smack's avatar

I don’t.

Simone_De_Beauvoir's avatar

I know not everyone holds this view but I do not think love is unconditional and I do not think it should be – I love my husband because I respect him and he lives his life in an admirable way…I would not be with him if, all of a sudden, he behaved differently in a way that was morally reprehensible…the same with my kids…I tell them that I value their love and respect for me but it shouldn’t be based on thin air…I want to rather be loved based on something than nothing…and I will absolutely lose respect for my children if they ever rape or murder, etc. ...I might still love them, but it will be different

CMaz's avatar

Because I believe it.
That is all that matters to me, and it is true. :-)

Snarp's avatar

I wouldn’t even begin to know how to think about this. It’s never occurred to me to contemplate my lovability in any way.

dpworkin's avatar

Obsessive rumination about how you might possibly transgress and then be punished is a habit. It doesn’t do you any good, it might be doing you some harm, and you might want to consider dismissing those thoughts whenever you have them by reminding yourself that they are just transient ideas and aren’t real.

StupidGirl's avatar

Not. Nobody in their right mind would ever wanna live with me forever.

absalom's avatar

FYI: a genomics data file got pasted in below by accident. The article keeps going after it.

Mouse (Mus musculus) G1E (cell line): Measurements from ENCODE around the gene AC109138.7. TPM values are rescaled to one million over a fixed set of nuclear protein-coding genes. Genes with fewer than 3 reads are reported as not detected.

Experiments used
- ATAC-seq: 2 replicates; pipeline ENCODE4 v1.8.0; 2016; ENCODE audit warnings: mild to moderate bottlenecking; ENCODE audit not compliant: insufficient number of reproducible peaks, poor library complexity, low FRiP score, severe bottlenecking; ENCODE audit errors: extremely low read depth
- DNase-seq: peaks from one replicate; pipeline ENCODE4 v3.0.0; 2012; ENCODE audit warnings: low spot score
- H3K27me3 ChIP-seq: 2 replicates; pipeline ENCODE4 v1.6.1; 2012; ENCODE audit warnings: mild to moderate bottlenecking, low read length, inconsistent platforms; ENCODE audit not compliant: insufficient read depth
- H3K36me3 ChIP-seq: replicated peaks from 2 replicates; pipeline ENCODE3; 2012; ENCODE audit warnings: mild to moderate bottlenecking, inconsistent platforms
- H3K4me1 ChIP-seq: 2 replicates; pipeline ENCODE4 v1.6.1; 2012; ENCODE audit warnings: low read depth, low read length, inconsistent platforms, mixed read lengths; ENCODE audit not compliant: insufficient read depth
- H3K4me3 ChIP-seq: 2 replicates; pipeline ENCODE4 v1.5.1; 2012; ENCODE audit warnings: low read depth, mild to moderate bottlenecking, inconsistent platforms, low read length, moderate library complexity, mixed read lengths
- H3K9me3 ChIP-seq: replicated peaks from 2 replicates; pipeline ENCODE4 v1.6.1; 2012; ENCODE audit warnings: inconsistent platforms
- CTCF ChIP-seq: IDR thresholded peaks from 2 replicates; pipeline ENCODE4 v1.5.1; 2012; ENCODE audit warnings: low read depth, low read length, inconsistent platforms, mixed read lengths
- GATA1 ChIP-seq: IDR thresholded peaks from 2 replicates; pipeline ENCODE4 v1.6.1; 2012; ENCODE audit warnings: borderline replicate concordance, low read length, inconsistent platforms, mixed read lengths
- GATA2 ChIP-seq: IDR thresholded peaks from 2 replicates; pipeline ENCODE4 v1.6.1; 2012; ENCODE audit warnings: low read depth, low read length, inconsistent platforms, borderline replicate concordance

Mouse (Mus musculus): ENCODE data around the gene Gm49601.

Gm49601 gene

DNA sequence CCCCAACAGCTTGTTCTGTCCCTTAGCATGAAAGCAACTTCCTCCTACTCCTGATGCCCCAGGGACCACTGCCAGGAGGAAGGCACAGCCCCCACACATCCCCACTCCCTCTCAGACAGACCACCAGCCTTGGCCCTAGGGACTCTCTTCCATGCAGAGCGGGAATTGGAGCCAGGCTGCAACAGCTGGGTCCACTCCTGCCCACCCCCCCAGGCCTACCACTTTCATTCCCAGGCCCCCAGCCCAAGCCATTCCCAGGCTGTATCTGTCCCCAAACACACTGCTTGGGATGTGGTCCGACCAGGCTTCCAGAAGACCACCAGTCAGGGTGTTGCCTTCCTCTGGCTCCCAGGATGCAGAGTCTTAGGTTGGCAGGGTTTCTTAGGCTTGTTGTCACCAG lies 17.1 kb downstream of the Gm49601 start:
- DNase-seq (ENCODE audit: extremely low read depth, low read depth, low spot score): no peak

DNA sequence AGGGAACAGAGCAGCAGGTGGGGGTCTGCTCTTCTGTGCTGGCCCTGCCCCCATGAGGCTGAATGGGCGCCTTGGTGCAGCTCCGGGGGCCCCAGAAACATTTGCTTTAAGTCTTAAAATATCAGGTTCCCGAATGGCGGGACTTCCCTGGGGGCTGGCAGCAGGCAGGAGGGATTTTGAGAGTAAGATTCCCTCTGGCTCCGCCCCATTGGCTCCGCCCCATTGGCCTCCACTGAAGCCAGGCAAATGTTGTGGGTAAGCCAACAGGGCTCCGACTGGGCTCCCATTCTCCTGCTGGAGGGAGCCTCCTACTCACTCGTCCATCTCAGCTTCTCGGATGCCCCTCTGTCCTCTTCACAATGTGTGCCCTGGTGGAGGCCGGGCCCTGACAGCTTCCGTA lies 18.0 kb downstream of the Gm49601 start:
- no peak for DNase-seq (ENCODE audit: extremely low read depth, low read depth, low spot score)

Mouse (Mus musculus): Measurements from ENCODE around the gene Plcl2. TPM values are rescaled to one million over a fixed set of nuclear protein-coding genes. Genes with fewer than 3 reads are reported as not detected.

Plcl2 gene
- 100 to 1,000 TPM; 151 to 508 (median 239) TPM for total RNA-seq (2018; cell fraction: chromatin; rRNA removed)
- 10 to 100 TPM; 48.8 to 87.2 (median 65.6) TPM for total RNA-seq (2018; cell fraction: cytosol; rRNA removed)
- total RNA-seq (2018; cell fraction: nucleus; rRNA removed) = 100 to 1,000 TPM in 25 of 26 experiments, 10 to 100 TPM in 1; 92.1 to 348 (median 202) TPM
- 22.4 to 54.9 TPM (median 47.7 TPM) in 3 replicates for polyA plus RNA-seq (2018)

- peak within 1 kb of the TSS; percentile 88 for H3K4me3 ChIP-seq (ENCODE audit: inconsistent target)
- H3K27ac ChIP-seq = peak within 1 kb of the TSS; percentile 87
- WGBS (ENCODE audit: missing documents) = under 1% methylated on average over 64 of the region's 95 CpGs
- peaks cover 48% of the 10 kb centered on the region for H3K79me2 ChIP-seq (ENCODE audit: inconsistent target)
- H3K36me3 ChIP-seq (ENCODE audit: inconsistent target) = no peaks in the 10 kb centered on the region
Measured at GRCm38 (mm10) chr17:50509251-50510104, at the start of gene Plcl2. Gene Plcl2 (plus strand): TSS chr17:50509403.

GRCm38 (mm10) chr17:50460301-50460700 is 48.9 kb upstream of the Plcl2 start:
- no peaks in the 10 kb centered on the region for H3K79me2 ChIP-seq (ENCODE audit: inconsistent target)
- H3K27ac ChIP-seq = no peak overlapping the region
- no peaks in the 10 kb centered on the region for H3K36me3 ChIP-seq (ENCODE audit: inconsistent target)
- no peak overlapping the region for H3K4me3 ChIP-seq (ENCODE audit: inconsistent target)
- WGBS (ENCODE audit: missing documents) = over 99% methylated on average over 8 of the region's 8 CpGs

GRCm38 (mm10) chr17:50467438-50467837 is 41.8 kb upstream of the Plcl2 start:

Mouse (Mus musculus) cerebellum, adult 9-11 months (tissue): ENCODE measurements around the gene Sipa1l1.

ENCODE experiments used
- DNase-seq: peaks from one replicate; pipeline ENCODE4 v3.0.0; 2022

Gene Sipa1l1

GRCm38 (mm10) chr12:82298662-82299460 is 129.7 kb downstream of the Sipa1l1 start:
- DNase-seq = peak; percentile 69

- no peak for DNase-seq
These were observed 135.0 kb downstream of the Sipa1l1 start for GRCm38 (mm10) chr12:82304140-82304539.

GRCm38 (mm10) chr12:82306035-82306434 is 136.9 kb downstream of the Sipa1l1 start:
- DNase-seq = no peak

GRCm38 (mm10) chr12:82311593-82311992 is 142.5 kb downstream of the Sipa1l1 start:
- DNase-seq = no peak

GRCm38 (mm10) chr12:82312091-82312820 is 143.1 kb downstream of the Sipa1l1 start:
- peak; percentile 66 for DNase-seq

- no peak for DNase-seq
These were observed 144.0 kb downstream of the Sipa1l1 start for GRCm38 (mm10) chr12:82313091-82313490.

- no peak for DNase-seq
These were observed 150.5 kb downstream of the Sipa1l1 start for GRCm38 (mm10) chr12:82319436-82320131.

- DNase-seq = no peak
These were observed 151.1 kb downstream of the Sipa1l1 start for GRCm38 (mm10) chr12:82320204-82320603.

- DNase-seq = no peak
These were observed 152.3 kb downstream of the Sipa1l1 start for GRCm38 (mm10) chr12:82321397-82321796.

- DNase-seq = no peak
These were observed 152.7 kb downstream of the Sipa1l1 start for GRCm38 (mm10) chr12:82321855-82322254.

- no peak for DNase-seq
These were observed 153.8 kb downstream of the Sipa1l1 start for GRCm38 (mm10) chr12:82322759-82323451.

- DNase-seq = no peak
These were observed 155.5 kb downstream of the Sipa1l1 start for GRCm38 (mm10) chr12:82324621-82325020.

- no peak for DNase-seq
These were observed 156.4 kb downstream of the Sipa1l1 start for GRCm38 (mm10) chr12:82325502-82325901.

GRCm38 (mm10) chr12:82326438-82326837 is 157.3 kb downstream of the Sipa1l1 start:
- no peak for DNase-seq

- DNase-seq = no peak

I won’t be able to answer this until someone loves me unconditionally.

Supacase's avatar

I don’t believe that I am. It is most possible by my mom or daughter, but I am not certain there is nothing I could do to lose their love. If not their love, at least their respect. Without respect, any remaining shadow of love would simply be out of obligation.

On the other hand, barring extreme and completely unimaginable circumstances, I am not someone who would ever do something so terrible that the above would ever happen.

SABOTEUR's avatar

I’m still breathing.

scotsbloke's avatar

I think I’m lovable but only when you get to know me, It’s a two way street for me, I find you have to work to be loved and to love too.
I dont think unconditional love is something to be bandied about (NOT saying anyone is doing that – just stating my views) unconditional love is the kind of love you have for a parent or child, possibly a spouse, I say possibly because what about those of us who are on our second or third spouses? do we unconditionally love our first wife/hubby? I doubt it.
I beleive I dont deserve to be loved, but I do work hard to try to earn it!

Futomara's avatar

I would have to say it has a basis in religious belief. For is it not religion that teaches us our God loves us unconditionally? And since, deep down, we all know God doesn’t really exist, do we not quest for this unconditional love?

Yes, I am atheist. And, I have no need or desire to be unconditionally loved. However, it’s not my religious beliefs that lend to this lack of desire. It’s my own ego. I just don’t care what others think of me. Does that make me selfish? Or narcissistic? Perhaps.

Truth be known, I am a legend in my own mind.

ucme's avatar

Because i’m so cute lovable & loving. You get out what you put in.

lucillelucillelucille's avatar